In 2020, U.S. adults spent 15% more time consuming digital media than in 2019. Accordingly, millions of businesses have joined social media to better connect with their clients.
Though using social media for business communications increases brand engagement and sales, it also increases security risks. In the past 12 months, 59% of organizations had a “material or significant incident.” Thus, social media security is more important than ever.
Here are 5 practices that will help keep your business’s social media accounts secure:
1 – Train Staff to Follow a Customized Social Media Security Policy
To avoid security threats, negative PR, and litigation, businesses on –or planning to join– social media should implement guidelines for how employees post content and respond to security concerns.
Your social media policy should include:
- Which team members are responsible for each social media account
- Brand guidelines for how to talk about your company on social media
- Rules related to confidentiality and personal social media use
- A list of social media activities to avoid
- Confidentiality and copyright guidelines
- How to create an effective password and how often to change passwords
- Expectations for keeping software and devices updated
- How to identify and avoid security threats
- Who to notify and how to respond if a social media security concern arises
Your policies should be easy to comprehend; however, employees should be trained on how to follow the written guidelines. Training sessions will provide an opportunity to review the latest social media threats, and discuss potential policy updates. They will also enable employees to engage with and inquire about the policies, and understand their relevance to business security. Helping employees understand best practices will equip your team to confidently and effectively use social media.
2 – Choose a Social Media Team Leader
An efficient way to mitigate security risks is by assigning a senior leader on your team’s social media marketing team, to carefully monitor your social media presence. If any mistakes are made on social media, this person will help initiate the appropriate response to prevent the company from experiencing security, PR, or litigation risks.
The Social Media Team Leader should own your social media policy, determine who has access to your social accounts, monitor your brand’s social presence, and determine who has publishing access. They should perform research and work with IT professionals to protect against potential security breaches.
3 – Limit Access & Posting Rights
Not everyone working on social media messaging, post creation, or customer service needs to know the password to your social accounts or have the ability to post on them. And, social media planning software enables employees and contractors to draft messages and posts, which can be approved by the Social Media Team Leader. Thus, limiting access and posting rights to a few key managers is one of the most straightforward ways to reduce the potential for human error, and mitigate security risks.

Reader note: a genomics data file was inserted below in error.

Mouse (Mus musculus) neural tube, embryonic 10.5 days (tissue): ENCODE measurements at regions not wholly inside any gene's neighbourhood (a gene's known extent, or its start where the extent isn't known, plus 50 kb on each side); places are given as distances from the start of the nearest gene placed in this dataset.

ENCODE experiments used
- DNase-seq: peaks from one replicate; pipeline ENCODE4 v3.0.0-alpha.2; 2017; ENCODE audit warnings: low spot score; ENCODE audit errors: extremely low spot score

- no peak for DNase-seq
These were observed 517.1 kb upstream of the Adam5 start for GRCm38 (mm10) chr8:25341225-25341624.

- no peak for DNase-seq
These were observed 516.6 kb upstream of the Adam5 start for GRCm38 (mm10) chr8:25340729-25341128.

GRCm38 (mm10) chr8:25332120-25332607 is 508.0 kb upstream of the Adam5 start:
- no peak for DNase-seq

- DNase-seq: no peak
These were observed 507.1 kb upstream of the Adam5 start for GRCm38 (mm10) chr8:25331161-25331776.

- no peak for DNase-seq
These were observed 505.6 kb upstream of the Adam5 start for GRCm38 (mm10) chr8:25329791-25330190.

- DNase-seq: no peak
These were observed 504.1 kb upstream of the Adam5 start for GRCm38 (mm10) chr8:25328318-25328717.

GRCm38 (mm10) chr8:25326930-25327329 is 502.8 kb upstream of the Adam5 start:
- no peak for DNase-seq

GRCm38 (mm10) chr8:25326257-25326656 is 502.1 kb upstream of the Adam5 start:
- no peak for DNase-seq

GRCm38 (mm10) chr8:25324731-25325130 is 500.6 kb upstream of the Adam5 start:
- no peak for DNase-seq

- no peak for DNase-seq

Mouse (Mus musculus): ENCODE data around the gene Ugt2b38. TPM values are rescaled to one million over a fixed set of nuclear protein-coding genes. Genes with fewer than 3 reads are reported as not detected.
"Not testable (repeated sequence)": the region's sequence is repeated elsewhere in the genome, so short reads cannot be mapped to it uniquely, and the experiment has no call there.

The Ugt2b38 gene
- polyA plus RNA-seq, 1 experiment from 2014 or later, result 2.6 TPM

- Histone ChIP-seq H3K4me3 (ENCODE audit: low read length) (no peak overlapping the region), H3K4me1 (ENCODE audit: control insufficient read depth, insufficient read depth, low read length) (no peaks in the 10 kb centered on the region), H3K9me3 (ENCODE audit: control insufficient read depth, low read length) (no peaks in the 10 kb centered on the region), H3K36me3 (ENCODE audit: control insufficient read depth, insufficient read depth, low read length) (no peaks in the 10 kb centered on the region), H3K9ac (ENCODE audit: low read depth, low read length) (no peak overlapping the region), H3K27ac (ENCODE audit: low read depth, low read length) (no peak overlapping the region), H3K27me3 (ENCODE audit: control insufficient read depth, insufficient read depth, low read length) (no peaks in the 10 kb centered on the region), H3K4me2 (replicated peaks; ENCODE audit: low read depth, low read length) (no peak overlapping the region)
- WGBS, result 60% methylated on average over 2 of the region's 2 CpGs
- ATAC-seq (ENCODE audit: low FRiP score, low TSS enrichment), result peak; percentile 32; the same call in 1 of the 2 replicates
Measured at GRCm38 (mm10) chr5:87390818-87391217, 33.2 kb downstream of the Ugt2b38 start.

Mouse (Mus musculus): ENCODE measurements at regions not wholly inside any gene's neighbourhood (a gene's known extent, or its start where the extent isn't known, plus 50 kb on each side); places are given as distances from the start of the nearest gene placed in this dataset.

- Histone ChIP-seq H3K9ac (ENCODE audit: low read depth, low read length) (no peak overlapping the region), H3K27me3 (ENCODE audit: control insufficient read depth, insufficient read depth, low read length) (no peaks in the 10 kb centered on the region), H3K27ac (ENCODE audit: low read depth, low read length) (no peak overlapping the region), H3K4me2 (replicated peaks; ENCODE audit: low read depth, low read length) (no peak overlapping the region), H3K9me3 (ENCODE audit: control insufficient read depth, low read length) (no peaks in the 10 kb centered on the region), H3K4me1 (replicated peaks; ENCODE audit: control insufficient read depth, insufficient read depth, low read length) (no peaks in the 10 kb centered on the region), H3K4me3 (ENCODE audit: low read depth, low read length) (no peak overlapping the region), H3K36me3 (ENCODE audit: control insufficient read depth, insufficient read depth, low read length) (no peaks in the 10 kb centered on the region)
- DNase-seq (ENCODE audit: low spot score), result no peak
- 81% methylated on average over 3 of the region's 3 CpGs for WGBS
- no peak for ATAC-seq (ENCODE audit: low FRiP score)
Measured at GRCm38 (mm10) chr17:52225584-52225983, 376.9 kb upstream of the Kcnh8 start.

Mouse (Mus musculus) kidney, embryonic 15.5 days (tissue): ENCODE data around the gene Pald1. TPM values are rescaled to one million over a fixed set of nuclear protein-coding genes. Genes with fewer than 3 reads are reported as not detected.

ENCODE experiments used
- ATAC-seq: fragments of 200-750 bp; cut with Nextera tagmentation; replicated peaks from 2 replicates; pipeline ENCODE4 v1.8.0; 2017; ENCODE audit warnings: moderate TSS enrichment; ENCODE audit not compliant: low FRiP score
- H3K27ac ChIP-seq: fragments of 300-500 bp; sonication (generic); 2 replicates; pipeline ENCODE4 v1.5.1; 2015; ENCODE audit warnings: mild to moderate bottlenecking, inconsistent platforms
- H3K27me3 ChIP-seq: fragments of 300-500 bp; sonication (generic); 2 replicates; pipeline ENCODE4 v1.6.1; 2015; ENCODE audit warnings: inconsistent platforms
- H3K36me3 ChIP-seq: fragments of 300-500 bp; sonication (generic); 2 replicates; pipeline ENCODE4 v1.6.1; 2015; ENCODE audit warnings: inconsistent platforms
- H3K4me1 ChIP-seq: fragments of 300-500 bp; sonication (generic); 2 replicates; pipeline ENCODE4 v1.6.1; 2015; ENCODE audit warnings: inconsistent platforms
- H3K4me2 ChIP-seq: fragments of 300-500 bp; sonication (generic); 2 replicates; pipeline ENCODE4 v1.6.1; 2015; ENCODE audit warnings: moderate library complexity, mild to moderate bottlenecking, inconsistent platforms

4 – Carefully Monitor Social Media Activity
All social media channels, regardless of whether or not they are active, should be regularly monitored.
You can ensure that all posts on your accounts are legitimate by cross-referencing them against your content calendar. Posts that deviate from your content calendar may be the result of human error, or a sign that someone has gained access to one of your accounts, and may post malicious content.
You should also monitor for imposter accounts, inappropriate mentions of your brand by employees, clients, or partners, and negative conversations about your business.
5 – Stay Up-to-Date on New Social Media Security Issues
Hackers are constantly developing scams and viruses that compromise social media security. To prevent your business from falling victim to these threats, you should regularly audit your social media security measures.
For example, your business should routinely check who has access to your social media management platform and social accounts. It is important that all former employees have had their access revoked, and access levels reflect your employees’ current positions within the company. Additionally, social media companies routinely update their privacy settings. Your business should perform quarterly reviews of its social network privacy settings to ensure they align with your current needs.
As new social media networks gain popularity, security best practices change and new threats emerge. Your social media policy should evolve to reflect these changes. Quarterly reviews will ensure your document remains useful, and preserve the safety of your social accounts.
It’s also important to monitor current social media security threats. While mainstream news outlets will report major cyberattacks, the most valuable way to stay up-to-date on current threats is by developing an ongoing relationship with IT professionals, who can help you identify which threats are most pertinent to your business. Contact ASG for more information on how to establish a social media security policy, and protect your business’s social media accounts.